• Fav thing you’ve read?
    • The God of Small Things by Arundhati Roy
    • I read it in my EN680: Seminar in Contemporary Critical Theory class and wrote an essay applying my knowledge of environmental stylistics. I hated this paper so much that my love for it was inevitable.
  • Is it worth it? 
    • I’m always weary of answering this question: Is it worth it? It depends on what your goals are and what you make of your degree. I know everyone hates that answer, but it’s the most truthful one I have. I do think my degree was and is worth it because I learned so much about myself and my area of study. BUT I KNOW! We want to know about job opportunities. See the next question.
  • Does your future career choice require a masters? 
    • No. I would like to work in a publishing house, specifically in adult literature, or become a self-sustaining author. Both of which do not require a master’s degree but it does help in whatever profession I do choose to go into and it does entail a pay increase, soooooo.
    • Yes. I would also like to work as a librarian, which does require a master’s degree in Library Science.
  • What can you do with your degree?
    • Other careers I could pursue with my degree: Marketing, Advertisement, Public Relations, Freelance Writing, Media and Journalism, Law (e.g. paralegal, lawyer), Copyediting, Technical Writing, Teaching, etc.
    • You can basically do anything with an English degree if you’re driven enough to apply what you’ve learned and know the value and application of cross-disciplinary skills–– of which English has many. The most common and most valuable for almost all job markets are a strong command of language, exceptional writing, and strong communication skills.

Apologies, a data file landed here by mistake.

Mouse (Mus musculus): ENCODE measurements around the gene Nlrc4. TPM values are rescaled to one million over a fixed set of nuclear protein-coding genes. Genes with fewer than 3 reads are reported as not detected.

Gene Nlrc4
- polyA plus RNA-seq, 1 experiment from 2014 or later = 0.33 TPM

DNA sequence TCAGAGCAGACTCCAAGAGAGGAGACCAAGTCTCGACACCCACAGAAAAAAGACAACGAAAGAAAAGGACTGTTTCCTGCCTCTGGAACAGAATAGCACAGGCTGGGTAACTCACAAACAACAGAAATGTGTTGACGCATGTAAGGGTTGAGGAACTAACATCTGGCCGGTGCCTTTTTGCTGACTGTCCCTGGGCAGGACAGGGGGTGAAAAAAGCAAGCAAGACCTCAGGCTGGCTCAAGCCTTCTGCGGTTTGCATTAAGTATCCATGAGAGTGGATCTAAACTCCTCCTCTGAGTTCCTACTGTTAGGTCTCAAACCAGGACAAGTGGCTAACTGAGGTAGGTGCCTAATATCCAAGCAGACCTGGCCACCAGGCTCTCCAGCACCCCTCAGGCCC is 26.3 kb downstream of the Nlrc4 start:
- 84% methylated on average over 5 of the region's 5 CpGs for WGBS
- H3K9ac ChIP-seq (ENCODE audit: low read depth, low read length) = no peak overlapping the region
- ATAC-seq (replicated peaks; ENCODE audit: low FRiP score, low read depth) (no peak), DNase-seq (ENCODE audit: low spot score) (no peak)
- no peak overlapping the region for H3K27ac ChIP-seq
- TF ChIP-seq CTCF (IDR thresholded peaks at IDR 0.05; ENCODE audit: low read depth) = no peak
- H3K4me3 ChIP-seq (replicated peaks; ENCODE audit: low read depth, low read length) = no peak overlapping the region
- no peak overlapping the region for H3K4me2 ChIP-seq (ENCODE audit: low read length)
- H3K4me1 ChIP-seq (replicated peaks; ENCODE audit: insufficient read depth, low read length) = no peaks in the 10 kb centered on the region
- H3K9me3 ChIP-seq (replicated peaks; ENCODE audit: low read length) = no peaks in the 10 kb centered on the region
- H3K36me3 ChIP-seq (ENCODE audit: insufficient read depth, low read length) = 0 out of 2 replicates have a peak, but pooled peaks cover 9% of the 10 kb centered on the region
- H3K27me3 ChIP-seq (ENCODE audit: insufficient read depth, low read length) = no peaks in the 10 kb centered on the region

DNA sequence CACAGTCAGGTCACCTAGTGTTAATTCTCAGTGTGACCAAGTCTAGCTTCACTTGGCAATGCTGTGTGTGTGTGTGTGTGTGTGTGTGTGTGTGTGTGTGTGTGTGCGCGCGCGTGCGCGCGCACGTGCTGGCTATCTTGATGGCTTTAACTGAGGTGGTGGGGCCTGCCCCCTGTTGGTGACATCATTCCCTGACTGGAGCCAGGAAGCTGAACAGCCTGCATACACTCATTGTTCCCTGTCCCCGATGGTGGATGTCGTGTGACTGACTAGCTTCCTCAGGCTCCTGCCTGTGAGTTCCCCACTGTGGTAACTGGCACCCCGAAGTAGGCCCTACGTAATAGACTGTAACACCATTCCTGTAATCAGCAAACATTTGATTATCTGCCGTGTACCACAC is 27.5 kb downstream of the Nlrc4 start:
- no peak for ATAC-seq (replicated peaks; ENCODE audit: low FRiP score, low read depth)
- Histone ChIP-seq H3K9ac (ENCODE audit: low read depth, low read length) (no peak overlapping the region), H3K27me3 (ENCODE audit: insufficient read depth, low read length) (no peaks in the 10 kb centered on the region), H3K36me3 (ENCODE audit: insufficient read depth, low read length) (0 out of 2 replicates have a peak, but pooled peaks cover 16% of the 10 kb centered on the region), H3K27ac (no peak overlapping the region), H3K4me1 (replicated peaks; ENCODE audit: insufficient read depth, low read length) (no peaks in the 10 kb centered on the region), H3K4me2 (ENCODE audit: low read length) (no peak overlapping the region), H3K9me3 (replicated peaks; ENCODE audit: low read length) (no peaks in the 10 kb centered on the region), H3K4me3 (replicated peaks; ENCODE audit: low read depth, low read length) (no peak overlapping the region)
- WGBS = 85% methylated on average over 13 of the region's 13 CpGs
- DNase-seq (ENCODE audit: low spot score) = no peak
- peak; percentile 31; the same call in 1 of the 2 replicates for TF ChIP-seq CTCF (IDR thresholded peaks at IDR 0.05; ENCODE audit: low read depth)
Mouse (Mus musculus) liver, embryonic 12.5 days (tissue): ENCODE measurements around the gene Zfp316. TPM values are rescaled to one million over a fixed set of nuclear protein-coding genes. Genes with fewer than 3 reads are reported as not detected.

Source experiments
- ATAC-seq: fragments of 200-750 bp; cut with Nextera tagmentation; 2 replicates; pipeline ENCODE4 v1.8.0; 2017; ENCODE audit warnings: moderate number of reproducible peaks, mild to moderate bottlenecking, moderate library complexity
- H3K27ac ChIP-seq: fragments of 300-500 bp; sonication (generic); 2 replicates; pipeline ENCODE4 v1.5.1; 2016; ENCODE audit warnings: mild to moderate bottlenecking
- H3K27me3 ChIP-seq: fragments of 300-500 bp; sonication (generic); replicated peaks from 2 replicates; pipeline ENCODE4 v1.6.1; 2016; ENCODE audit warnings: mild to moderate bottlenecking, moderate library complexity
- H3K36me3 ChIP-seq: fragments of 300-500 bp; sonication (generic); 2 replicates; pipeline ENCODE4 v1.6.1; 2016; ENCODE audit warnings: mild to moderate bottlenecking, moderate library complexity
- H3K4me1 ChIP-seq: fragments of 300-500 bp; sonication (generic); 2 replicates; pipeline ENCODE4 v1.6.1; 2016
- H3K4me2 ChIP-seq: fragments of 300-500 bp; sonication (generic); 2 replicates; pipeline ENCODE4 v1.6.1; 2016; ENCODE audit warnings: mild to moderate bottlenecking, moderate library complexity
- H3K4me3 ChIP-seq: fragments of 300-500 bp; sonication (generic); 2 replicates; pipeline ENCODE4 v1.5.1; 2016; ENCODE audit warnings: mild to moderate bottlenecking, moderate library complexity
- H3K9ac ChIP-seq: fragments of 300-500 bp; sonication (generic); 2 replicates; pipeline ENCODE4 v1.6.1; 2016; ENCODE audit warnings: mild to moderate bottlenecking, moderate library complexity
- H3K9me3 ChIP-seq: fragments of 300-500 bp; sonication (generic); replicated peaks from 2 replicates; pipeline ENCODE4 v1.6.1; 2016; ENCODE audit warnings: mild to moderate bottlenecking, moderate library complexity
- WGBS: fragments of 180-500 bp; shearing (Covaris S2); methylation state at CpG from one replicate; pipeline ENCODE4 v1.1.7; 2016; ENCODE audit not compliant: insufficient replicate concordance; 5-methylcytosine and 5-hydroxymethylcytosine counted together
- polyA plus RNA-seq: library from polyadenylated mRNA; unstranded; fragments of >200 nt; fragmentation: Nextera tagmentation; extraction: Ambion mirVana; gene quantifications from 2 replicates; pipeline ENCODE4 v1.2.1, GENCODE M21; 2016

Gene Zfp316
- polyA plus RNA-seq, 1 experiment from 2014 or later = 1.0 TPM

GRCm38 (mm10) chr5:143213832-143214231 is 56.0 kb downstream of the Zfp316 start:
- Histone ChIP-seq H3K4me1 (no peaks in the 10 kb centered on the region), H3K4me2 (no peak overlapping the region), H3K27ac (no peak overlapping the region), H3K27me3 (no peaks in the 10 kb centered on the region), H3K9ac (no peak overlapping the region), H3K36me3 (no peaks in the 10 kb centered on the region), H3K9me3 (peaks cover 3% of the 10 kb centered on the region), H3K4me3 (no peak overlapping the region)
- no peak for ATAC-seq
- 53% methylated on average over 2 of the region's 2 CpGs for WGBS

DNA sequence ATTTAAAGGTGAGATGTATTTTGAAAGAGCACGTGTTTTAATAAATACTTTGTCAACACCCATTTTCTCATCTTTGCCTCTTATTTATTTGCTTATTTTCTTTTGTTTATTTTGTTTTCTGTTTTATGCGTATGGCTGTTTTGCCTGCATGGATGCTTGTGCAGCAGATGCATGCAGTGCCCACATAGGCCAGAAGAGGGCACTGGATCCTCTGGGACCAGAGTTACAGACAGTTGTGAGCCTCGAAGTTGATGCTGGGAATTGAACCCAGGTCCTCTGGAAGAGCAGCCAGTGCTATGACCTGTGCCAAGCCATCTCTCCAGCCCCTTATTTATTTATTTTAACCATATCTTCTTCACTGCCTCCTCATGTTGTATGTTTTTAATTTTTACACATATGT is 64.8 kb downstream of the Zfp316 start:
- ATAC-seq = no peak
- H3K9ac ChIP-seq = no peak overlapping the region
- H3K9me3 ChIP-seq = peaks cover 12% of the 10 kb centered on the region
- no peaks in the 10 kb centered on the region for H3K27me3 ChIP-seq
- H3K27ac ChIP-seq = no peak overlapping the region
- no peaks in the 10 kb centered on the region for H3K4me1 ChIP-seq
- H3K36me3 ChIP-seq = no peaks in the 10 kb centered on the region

• What inspired you to keep going when thesis research got bumpy?
    • I didn’t want to be a little cry baby bitch. I thought about how many people would kill to be in my position, people who don’t have access to education, and who don’t have a supportive group of family and friends–– all people who deserve the right to an education. So I didn’t and don’t want to waste such a blessing. CORNY, I know, but that’s my honest answer.
    • When I first began this specific journey, I wanted to make my parents proud. As I near the end, I’ve come to realize that it’s just as important to make myself proud, which is arguably a lot harder.
  • Thoughts on taking a gap year?
    • I think for some people, it’s a great idea! I know fellow graduates who took a gap year, travelled, taught in other countries, accumulated “real world” experience and came back refreshed and even more ready for the school year. They dominated their course work.
    • In contrast, some people would rather just get straight into it, i.e. me. I was afraid that if I took a gap year, I would lose the motivation to go back to school. So, again, it depends on the person.

I’m all written out. Thank you for reading and I hope some of what I’ve shared has been useful in some way. Maybe it even convinced you to say, “Fuck a master’s degree!” To which I reply, “Do you, boo.” I don’t think a master’s degree is necessary (for the most part!) to be “successful” but I do believe knowledge and education are always an investment and you are worthy of that.